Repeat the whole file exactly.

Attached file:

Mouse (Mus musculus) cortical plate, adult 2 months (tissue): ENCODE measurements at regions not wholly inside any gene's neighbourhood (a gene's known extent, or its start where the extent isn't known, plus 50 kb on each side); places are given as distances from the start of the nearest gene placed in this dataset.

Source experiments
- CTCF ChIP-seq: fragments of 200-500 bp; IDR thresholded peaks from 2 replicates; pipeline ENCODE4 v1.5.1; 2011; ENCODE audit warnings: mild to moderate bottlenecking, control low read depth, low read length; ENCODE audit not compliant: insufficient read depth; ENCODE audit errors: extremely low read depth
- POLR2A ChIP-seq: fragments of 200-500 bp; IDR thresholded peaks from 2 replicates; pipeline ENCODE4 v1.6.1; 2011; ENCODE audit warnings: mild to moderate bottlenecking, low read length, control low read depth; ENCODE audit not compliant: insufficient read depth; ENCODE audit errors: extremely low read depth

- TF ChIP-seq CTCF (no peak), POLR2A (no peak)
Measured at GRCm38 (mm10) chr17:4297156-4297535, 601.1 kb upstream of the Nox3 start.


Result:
Mouse (Mus musculus) cortical plate, adult 2 months (tissue): ENCODE measurements at regions not wholly inside any gene's neighbourhood (a gene's known extent, or its start where the extent isn't known, plus 50 kb on each side); places are given as distances from the start of the nearest gene placed in this dataset.

Source experiments
- CTCF ChIP-seq: fragments of 200-500 bp; IDR thresholded peaks from 2 replicates; pipeline ENCODE4 v1.5.1; 2011; ENCODE audit warnings: mild to moderate bottlenecking, control low read depth, low read length; ENCODE audit not compliant: insufficient read depth; ENCODE audit errors: extremely low read depth
- POLR2A ChIP-seq: fragments of 200-500 bp; IDR thresholded peaks from 2 replicates; pipeline ENCODE4 v1.6.1; 2011; ENCODE audit warnings: mild to moderate bottlenecking, low read length, control low read depth; ENCODE audit not compliant: insufficient read depth; ENCODE audit errors: extremely low read depth

- TF ChIP-seq CTCF (no peak), POLR2A (no peak)
Measured at GRCm38 (mm10) chr17:4297156-4297535, 601.1 kb upstream of the Nox3 start.